Meanwhile, the Hemlock trees have clearly been struggling, and the rhododendron has been looking distinctly unhappy.
This kind of advance and retreat is new, and it seems to be permanent.
And so too are the Carolina Wrens, welcome guests for sure, but strongly in need of training in the delights of monastic contemplative silence.
A few days from now, back in the concrete canyons of Manhattan, the United Nations will be convening for its annual General Assembly.
This year there will be big discussion about global warming in the planned UN Climate Summit.
Politicians from around the world will be convening, thus, of course, adding to all the hot air.
I’m thinking of showing up with a leaf bag full of tropical hummus from a supposedly temperate garden, and a Carolina Wren on my shoulder.
Meanwhile, back at the homestead, I’m keeping a sharp eye out for a first Bird of Paradise. 

Ray O’Hanlon is a journalist, author and onetime member of the Irish Wildbird Conservancy.

Monday, 1 September 2014

Respect for your Elders

A young Song Thrush amongst the berries (c.OOS)

It would be fair to say that the average garden (say ½ or less than the size of a tennis court) would not really have space to accomodate Elder trees, Sambucus niger.   They don’t necessarily reach great heights but they are fairly prolific and will send  up shoots from ground level at a great rate. 

Jane Powers, writing in her book, The Living Garden, describes the characteristics fairly well: 'A fast growing, disorderly tree, best used in a boundary planting or in a very wild garden', well we tick the boxes there!  That doesn’t prepare you for the plants historical status:

From the old Irish saying: 'There are three signs of the cursed and abandoned place: the Elder, the Nettle and the Corncrake'. Thus, Elder is universally held to be an unlucky or malevolent tree, though conversely, possessing such power, it is also regarded to ward off evil if planted near a dwelling. (Niall Mac Coitir, Irish Trees,Myths,legends and folklore)

None of the above makes any reference to the qualities that are present in profusion in spring and autumn: The cymes of creamy blossom, safely captured in bottled cordial for the months ahead and the early autumn bounty of shiny black berries that are part of the early procession of berry crops in the hedgerows.

2 Male Blackcaps in the mixed hedgerow

The Elders are bustling now with our summering Blackcaps: feeding up on a berry bonanza, before moving on with their autumn migration to Africa. I counted at least 6 Blackcaps in one tree, well concealed in the foliage, itself beginning to thin out and yellow.  The Blackcaps were joined by birds more parochial, Song Thrush, Bullfinch and Blue Tits, the latter in search of the seed, whilst the former are pulp or fruit feeders that disperse the seed in turn.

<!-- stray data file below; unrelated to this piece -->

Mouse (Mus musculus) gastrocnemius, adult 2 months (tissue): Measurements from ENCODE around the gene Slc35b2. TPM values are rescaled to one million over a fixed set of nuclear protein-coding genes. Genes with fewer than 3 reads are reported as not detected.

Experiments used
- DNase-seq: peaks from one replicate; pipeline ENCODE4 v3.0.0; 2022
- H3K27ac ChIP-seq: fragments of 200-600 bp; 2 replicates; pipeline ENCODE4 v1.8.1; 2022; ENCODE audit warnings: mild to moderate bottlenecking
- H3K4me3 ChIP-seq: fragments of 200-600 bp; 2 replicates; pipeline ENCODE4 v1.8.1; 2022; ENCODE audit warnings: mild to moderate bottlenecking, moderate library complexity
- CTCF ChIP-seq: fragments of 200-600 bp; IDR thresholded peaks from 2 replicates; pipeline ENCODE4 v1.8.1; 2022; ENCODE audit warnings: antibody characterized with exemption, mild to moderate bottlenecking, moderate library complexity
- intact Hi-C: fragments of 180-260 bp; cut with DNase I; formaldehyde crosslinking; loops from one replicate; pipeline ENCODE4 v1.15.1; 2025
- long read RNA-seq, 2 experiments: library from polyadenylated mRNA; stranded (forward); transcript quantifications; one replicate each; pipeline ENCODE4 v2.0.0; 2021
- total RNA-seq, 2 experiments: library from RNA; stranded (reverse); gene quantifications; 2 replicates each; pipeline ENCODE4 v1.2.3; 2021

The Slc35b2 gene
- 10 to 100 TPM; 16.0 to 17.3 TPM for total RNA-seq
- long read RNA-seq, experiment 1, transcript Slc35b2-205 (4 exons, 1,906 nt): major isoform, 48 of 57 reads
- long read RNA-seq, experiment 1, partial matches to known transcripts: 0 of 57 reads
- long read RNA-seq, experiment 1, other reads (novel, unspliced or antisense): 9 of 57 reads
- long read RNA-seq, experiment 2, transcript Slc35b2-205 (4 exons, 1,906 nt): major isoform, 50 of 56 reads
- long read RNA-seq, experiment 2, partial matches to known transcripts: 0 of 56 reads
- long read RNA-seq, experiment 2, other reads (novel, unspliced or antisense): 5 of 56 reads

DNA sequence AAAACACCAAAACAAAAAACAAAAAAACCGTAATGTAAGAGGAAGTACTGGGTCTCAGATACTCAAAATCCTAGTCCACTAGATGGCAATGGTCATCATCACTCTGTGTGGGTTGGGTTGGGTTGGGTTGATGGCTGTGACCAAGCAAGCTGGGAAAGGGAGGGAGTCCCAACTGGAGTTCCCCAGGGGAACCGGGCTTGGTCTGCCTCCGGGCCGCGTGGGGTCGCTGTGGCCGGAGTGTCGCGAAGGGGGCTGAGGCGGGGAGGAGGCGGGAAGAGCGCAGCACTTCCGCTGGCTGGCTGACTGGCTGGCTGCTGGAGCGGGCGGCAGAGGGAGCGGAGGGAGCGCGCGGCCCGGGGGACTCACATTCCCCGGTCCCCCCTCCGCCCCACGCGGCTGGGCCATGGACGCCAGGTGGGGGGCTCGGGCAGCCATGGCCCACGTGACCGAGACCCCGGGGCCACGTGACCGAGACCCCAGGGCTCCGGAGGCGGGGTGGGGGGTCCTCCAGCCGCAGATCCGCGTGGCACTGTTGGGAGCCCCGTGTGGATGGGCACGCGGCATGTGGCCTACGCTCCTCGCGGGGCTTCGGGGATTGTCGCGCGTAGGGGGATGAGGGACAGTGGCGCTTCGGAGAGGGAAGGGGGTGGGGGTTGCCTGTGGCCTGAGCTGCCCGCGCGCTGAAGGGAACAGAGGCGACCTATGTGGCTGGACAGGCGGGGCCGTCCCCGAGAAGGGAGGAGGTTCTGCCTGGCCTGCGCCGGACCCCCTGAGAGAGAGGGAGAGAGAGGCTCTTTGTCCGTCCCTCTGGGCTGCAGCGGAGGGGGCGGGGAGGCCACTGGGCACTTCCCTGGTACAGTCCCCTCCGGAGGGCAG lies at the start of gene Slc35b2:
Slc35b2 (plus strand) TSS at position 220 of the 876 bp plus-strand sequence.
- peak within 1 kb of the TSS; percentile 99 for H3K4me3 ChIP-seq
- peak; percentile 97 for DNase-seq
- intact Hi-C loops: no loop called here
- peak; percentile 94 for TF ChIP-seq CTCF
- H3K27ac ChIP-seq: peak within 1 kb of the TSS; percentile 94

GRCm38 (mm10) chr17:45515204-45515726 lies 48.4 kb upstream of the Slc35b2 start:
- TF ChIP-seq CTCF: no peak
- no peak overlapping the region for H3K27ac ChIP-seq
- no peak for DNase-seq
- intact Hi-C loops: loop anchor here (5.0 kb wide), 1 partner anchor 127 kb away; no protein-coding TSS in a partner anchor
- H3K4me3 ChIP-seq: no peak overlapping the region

Elsewhere in the garden, the Hawthorn berry crop is reddening and profuse.. Speaking of red: the local population of juvenile Robins are now in adult plumage with red breast replacing the brownish tones of juvenile plumage: eager to show off their new found adult status with welcome bird song and much chasing through the bushes as tentative territories are set up for the winter.

Friday, 15 August 2014

Butterflies and migrant Moths

Echinacea with visitors (c.OOS)

The month of August is our top time for butterflies and moths: the hot perennial border is overspilling with nectar rich plants: Echinacea, Verbena, Russian Sage and Lavender are all at their best right now.

Peacocks and Small Tortoiseshells are the commonest, but Meadow Brown took refuge in the Verbena too.  

Meadow Brown (c.OOS)

Hoverflies are super abundant this year and I keep a keen eye out for migrants, though no sign of a Painted Lady or even a Humming Bird Hawk-Moth, yet.  They are more likely to be found along the coast where Red Valarian grows in profusion on The Murrough and provides a rich nectar source for tired migrants.

Peacock (c.OOS)

The Hawk-Moths look so like a small humming bird: the whirring movements, the humming sound of the wings, the long proboscis reaching into the calyx of flower heads.. a real treat to observe.  These migrants originate from southern Europe and don't really have the ability to over winter on our shores, though they have been recorded as far north as Iceland and Finland, in late summer.

The photograph below is from Cape Clear Island, the Hummer is feeding in a common hedgerow / garden plant of the island, Escallonia. The apricot toned inner wing panel shows well in this excellent pic by Dick Coombes.

HBHM (c. R.Coombes)

Tuesday, 29 July 2014

Sunning birds

Male Blackbird gets down and out (c.OOS)

Not surprisingly, given the great warm weather of the past month, I've noticed a few incidences of garden bird behaviour that involves individuals suddenly adopting strange positions around the garden.  Though at first sight, it might look like the bird is in trouble and the heat has got to it and they have literally flipped, the accepted theory is that deliberate posturing to attract the heat of the sun, is a tactic to enhance feather maintenance.